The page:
Also, quite surprisingly, the coastal areas near Pinotepa appear to have been lightly touched both times, and the area is open.


Friends returning from San Cristobal, Palenque, and points in between, report that they encountered no hostility, saw no incidents, and were stopped only infrequently at army checkpoints. This included areas such as the ruins at Tonina (incountry from Ocosingo), Lagos de Montebello (near Las Margaritas), and Sn Juan Chamula (where the Catholics and Evangelicals have been conflicting). Remember, if you are going to Sn Cristobal, take warm clothes…


The PRD leader, and likely candidate for President of Mexico in 2000, is jumping out of the frying pan and into the fire on Friday. He is taking over a city crippled with debt, riddled with crime and corruption, short of usable water and waste treatment, and polluted beyond the worst nightmares of Los Angeles.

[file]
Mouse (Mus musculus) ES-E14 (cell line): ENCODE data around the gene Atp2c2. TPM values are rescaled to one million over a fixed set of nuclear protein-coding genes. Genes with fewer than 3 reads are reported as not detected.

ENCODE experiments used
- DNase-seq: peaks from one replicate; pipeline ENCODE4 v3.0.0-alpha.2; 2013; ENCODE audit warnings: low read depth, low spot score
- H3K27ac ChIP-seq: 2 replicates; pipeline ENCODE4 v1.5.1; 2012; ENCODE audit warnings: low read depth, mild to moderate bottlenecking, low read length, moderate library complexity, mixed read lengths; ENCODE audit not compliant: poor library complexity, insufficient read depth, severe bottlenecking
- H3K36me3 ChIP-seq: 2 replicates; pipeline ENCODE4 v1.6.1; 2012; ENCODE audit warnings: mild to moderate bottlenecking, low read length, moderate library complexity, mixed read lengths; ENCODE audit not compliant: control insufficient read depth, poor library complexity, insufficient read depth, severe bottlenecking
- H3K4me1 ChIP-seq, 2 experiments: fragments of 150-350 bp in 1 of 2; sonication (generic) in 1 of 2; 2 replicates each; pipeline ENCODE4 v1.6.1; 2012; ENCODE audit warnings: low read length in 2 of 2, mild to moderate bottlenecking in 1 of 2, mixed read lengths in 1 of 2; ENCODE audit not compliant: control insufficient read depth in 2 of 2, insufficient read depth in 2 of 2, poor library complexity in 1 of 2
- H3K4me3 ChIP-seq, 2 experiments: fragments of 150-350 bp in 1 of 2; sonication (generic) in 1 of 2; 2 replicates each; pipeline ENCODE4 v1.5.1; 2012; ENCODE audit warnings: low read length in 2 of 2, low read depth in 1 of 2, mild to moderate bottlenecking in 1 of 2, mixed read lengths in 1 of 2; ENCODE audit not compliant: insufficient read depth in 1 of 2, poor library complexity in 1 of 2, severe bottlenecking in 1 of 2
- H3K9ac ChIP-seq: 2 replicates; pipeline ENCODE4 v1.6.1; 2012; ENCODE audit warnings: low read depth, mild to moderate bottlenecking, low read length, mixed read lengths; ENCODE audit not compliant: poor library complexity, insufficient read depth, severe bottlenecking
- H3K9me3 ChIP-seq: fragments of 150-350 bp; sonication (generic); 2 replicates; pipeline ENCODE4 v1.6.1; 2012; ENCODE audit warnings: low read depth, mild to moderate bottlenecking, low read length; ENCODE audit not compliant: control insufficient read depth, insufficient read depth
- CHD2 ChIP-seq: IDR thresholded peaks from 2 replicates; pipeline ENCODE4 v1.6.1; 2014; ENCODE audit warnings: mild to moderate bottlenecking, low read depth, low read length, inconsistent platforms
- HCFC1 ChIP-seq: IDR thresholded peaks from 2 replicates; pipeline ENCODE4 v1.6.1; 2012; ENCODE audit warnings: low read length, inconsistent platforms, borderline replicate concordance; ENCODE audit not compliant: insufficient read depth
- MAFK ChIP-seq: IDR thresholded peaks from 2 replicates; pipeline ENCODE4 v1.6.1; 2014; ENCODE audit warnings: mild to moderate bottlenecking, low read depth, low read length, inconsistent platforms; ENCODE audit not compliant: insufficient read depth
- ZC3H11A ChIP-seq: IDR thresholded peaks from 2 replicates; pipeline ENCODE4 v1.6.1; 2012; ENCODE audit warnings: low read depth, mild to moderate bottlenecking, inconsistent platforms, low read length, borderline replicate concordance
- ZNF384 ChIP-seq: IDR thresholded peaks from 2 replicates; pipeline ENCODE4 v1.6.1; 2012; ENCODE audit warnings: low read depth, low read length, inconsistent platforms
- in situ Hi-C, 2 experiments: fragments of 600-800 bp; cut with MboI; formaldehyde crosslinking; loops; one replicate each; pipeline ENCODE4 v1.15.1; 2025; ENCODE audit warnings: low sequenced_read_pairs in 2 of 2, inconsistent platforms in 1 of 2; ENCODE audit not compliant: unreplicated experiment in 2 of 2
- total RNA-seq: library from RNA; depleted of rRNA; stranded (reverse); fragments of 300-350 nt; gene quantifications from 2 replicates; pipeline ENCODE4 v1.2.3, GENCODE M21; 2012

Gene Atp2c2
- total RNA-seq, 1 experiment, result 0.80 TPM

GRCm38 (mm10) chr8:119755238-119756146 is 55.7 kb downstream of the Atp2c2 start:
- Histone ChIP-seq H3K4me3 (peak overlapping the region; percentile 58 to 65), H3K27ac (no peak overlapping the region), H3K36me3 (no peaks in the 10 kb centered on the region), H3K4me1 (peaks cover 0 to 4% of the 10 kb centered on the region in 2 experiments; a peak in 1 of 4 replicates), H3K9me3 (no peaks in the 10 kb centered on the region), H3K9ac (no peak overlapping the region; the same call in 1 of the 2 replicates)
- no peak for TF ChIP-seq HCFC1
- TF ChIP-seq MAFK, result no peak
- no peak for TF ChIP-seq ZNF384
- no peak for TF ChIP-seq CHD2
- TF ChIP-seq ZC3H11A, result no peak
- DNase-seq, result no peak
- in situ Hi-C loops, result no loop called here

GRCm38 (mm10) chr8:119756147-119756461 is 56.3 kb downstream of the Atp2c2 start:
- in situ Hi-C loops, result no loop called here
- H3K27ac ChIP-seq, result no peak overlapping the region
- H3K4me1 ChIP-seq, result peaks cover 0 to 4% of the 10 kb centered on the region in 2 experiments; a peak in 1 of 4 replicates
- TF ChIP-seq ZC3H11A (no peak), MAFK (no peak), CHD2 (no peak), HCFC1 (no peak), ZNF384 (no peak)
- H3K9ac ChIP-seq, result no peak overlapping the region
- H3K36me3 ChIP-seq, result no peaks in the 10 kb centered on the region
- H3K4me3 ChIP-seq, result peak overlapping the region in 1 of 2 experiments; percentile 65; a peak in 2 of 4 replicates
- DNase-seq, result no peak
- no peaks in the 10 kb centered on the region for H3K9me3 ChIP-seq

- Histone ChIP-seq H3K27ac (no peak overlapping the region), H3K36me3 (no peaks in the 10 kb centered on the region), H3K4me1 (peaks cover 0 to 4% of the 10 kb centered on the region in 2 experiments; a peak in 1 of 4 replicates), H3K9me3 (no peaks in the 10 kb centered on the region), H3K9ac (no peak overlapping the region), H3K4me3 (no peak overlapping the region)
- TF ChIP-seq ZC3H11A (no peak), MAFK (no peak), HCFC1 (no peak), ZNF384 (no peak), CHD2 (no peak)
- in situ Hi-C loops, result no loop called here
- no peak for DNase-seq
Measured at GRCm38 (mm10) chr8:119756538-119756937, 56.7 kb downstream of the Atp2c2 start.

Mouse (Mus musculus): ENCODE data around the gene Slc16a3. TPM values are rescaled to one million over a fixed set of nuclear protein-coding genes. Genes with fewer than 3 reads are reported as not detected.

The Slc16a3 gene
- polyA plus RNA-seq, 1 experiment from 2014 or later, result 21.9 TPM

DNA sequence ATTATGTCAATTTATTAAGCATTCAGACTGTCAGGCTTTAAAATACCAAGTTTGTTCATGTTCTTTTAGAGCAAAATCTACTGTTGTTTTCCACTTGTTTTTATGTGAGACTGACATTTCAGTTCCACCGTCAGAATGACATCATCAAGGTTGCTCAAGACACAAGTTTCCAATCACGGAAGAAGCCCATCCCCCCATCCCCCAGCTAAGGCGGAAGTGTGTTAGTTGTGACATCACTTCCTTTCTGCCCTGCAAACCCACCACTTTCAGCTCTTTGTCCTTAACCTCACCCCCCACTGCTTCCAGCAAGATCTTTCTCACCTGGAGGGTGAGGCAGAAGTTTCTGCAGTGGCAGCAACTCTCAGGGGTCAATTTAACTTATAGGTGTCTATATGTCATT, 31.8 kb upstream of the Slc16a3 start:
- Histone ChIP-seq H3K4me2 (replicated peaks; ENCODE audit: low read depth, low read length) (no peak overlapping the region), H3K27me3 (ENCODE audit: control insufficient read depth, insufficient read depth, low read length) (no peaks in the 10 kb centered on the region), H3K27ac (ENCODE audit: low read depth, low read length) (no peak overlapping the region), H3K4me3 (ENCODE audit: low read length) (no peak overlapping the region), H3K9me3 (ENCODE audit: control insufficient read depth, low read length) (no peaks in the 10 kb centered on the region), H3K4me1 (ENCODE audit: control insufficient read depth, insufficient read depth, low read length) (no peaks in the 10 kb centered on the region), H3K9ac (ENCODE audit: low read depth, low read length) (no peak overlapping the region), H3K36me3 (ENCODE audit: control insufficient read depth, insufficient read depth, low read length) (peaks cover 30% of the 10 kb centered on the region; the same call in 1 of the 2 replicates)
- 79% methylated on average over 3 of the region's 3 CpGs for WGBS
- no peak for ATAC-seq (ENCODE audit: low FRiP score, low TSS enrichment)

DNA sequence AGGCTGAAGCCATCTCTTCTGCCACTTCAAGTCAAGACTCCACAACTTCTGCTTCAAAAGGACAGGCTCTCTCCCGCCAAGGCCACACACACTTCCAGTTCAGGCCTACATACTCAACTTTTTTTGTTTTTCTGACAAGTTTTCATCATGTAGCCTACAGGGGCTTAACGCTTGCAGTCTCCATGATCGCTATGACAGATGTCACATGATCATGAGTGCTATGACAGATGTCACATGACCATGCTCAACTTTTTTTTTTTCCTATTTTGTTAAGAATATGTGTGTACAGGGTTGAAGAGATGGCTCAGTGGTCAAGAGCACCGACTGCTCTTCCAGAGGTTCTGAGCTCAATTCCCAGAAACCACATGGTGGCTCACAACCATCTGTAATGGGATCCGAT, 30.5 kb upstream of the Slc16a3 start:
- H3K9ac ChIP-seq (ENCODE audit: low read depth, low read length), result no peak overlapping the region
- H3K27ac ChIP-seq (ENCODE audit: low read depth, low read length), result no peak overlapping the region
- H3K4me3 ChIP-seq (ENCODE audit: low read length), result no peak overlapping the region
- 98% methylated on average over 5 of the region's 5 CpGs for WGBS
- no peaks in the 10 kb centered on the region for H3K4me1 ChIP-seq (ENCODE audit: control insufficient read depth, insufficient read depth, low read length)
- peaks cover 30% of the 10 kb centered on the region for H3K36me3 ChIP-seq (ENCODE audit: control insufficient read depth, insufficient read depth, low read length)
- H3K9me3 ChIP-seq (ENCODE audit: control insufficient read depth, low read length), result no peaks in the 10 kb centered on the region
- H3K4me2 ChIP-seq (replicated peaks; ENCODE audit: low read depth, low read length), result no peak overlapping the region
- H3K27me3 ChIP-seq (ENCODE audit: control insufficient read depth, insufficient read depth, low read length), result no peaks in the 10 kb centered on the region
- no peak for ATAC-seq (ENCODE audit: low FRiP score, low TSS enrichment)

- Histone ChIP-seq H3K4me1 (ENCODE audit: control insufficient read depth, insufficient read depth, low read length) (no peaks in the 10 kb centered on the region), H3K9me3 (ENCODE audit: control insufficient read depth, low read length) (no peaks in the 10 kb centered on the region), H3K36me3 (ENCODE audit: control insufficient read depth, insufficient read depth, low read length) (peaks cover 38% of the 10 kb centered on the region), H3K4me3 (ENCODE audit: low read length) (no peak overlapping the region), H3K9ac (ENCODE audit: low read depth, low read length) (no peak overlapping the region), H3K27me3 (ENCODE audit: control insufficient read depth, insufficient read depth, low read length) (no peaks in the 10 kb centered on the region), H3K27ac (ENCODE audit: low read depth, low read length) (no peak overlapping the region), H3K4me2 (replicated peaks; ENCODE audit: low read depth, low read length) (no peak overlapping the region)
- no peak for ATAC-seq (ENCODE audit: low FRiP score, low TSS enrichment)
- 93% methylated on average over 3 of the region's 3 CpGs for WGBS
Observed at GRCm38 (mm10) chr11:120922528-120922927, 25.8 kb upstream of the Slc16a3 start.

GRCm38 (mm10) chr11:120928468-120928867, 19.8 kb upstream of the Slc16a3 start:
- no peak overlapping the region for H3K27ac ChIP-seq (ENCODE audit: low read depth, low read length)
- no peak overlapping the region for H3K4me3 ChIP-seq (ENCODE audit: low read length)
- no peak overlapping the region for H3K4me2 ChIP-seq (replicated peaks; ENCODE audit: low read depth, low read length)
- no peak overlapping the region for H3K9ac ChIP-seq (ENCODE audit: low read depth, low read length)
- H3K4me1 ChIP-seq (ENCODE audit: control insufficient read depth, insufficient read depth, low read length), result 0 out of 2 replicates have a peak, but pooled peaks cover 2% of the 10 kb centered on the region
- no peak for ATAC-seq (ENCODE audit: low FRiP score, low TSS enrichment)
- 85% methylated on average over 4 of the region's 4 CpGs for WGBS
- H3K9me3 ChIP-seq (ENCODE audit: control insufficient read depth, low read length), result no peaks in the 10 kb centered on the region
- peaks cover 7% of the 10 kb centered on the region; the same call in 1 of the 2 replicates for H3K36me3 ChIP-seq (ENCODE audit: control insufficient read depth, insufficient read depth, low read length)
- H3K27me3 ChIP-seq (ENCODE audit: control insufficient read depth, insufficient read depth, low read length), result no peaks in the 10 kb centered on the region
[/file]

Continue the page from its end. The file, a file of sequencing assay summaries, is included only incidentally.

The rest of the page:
In a unique speech before the American Chamber of Commerce this week, he announced that his administration will seek private funding for public sector projects such as sewage, street repair, and water treatment. In exchange, he pledged, he will act vigorously to clean up the corrupted and unproductive civil service.

On arrival at his new office, he will be handed a public and private sector debt amounting to 1.6 billion pesos, about 8 times as much as was owed two years ago. Assuming income and outlay remain about the same, he can expect about 2 and a half times as much debt by 2000.

Already, he has had to backpedal on his promise to reduce the IVA (sales tax) by 1/3. There is simply no way he could cope with the concommitant reduction in federal payments to MexCity. The outgoing (PRI) mayor is insisting that the new governor will need to increase taxes withing MexCity by almost 20% to keep up with inflation in 1998, but Cardenas is adament that the average chilango (MexCity citizen) is already paying more than he or she can afford.